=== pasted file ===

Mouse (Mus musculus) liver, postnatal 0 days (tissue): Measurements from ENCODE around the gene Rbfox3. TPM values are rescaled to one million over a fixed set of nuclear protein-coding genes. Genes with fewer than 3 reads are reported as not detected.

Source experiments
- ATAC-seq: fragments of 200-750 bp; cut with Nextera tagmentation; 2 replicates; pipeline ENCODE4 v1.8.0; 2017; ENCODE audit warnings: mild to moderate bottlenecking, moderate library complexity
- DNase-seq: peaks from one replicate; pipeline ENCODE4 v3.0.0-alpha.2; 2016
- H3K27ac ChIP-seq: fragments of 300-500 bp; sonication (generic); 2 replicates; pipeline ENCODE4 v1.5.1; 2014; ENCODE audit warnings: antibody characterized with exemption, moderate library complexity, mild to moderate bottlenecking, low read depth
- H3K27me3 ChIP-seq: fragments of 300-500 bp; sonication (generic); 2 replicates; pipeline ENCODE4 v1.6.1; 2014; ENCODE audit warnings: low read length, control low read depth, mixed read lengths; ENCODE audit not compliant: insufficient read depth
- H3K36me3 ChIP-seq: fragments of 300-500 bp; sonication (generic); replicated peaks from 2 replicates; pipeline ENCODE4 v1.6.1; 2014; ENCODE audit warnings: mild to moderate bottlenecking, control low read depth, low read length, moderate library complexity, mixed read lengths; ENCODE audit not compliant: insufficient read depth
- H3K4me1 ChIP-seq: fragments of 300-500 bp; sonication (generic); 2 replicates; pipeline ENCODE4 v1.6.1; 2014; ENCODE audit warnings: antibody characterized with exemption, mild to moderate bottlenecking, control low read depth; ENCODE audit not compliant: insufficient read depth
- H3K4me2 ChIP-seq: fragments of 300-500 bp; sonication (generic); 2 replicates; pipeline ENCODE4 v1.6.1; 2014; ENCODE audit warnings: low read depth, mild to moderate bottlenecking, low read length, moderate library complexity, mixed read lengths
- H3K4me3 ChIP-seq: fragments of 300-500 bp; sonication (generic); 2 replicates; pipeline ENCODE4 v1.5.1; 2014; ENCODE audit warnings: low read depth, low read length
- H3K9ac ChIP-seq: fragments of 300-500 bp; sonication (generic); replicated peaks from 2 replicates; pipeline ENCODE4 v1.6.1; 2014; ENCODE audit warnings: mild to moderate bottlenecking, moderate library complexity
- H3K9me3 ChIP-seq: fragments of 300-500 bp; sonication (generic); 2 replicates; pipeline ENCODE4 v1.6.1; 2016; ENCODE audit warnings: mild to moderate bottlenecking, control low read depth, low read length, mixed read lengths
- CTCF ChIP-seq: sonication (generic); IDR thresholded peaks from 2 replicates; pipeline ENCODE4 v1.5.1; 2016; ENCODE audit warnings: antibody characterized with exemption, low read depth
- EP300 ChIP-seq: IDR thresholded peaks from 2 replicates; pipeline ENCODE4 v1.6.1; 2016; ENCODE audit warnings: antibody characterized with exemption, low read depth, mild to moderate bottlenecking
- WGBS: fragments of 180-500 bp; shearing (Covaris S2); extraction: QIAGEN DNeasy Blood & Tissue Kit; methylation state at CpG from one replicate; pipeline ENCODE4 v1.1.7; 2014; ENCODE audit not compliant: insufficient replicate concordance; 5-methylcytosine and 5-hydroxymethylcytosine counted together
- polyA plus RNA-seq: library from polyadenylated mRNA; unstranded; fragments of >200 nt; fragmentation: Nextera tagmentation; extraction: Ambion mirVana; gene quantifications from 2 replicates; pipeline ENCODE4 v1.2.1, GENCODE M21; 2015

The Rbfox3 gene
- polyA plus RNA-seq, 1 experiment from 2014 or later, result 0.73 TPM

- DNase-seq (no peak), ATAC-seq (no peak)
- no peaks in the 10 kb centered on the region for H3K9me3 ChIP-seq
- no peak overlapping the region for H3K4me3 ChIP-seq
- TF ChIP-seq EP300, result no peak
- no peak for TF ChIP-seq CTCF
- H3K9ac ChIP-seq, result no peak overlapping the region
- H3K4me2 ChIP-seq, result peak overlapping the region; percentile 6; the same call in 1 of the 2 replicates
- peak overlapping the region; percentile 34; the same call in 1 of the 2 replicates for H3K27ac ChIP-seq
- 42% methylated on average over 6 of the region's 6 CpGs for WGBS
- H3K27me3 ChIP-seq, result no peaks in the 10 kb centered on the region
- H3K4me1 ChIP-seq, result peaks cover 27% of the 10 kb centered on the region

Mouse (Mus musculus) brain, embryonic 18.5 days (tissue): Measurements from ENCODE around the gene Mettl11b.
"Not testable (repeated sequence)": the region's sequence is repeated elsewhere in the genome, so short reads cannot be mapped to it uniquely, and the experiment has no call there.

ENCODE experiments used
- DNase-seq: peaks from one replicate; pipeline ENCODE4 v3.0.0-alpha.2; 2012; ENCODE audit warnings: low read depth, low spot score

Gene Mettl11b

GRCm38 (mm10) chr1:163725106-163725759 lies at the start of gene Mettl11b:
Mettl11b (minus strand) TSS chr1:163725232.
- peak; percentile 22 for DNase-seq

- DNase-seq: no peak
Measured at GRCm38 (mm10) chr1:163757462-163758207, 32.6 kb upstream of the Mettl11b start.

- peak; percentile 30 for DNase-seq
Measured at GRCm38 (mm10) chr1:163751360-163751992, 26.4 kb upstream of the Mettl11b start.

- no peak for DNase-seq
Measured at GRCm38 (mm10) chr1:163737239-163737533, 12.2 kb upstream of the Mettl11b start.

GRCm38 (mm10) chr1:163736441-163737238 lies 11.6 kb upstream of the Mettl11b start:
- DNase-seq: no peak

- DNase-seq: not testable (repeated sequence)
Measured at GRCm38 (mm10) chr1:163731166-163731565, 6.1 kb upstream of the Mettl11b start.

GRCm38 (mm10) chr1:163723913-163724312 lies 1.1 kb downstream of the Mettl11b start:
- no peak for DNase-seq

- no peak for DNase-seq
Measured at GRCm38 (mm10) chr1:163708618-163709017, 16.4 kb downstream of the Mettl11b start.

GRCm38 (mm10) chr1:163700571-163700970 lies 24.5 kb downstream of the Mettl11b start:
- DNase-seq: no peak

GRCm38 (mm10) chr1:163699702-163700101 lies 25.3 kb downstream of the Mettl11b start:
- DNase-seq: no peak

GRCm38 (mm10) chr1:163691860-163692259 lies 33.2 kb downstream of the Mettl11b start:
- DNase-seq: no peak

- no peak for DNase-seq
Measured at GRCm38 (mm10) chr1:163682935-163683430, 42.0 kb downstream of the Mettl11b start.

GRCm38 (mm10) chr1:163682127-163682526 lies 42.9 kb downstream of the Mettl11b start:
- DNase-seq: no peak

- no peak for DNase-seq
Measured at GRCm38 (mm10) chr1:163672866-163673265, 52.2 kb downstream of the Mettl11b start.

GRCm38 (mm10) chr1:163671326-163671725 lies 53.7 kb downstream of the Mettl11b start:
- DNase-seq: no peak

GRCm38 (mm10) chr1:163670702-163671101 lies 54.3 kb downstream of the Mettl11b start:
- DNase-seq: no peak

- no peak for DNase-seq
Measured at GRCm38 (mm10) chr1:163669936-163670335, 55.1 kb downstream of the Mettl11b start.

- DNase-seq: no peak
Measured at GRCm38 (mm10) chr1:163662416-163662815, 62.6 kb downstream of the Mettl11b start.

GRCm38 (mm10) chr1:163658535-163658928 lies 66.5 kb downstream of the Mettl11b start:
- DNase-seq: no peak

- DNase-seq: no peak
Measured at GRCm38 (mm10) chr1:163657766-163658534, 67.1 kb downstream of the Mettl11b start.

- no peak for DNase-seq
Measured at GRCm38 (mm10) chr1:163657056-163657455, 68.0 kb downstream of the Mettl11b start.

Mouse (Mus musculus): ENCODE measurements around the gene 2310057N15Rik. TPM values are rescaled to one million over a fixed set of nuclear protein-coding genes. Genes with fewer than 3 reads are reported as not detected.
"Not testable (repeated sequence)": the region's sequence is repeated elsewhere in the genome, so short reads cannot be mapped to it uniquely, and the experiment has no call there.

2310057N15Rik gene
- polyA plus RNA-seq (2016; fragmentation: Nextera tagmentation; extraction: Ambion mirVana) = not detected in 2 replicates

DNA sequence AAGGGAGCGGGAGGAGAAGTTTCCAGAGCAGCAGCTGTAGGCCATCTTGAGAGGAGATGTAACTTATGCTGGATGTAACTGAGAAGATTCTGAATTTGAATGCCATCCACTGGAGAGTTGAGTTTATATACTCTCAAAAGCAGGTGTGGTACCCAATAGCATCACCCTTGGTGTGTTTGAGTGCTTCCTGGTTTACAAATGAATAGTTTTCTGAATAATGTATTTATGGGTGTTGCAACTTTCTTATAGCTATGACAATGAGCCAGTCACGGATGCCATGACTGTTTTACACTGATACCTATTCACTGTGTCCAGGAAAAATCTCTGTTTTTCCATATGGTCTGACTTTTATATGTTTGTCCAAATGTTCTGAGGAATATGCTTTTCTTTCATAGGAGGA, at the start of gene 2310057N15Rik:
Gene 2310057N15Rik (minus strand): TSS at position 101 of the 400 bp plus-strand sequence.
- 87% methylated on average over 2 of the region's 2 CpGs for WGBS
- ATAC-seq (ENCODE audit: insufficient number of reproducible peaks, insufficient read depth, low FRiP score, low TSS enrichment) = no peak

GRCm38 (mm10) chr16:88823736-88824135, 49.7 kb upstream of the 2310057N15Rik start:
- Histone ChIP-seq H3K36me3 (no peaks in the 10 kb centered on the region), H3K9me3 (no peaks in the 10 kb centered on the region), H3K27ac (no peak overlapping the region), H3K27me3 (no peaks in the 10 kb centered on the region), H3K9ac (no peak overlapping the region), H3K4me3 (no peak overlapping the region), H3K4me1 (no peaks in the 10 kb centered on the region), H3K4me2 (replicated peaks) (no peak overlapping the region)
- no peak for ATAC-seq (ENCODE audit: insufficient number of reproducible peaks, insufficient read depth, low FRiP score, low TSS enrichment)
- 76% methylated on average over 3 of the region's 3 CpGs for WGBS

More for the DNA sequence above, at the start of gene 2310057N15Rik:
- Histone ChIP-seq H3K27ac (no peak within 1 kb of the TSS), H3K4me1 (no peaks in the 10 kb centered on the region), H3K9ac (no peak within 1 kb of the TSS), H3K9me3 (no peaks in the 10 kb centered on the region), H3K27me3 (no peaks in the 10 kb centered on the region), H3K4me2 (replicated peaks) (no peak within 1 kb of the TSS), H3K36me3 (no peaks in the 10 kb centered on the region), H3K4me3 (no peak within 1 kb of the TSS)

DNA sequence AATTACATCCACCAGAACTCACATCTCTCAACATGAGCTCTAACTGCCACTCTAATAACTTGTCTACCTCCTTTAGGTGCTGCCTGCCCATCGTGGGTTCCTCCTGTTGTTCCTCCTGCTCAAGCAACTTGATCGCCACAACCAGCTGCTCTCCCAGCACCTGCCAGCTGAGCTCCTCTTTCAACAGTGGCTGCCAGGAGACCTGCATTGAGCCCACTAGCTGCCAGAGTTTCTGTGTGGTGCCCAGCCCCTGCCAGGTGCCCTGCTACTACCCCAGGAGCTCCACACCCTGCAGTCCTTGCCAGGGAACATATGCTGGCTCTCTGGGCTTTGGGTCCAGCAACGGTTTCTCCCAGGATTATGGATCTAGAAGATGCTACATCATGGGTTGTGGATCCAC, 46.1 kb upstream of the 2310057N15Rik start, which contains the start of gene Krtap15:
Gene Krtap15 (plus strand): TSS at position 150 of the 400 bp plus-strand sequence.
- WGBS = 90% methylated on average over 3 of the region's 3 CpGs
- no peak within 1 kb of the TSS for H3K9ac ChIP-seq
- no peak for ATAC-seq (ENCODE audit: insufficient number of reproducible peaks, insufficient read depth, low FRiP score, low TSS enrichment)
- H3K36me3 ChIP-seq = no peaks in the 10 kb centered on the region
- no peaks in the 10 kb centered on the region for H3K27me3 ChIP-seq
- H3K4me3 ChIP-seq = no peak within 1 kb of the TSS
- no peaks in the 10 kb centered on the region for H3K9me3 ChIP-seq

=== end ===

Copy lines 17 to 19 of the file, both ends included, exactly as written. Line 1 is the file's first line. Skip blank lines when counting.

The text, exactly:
The Rbfox3 gene
- polyA plus RNA-seq, 1 experiment from 2014 or later, result 0.73 TPM

- DNase-seq (no peak), ATAC-seq (no peak)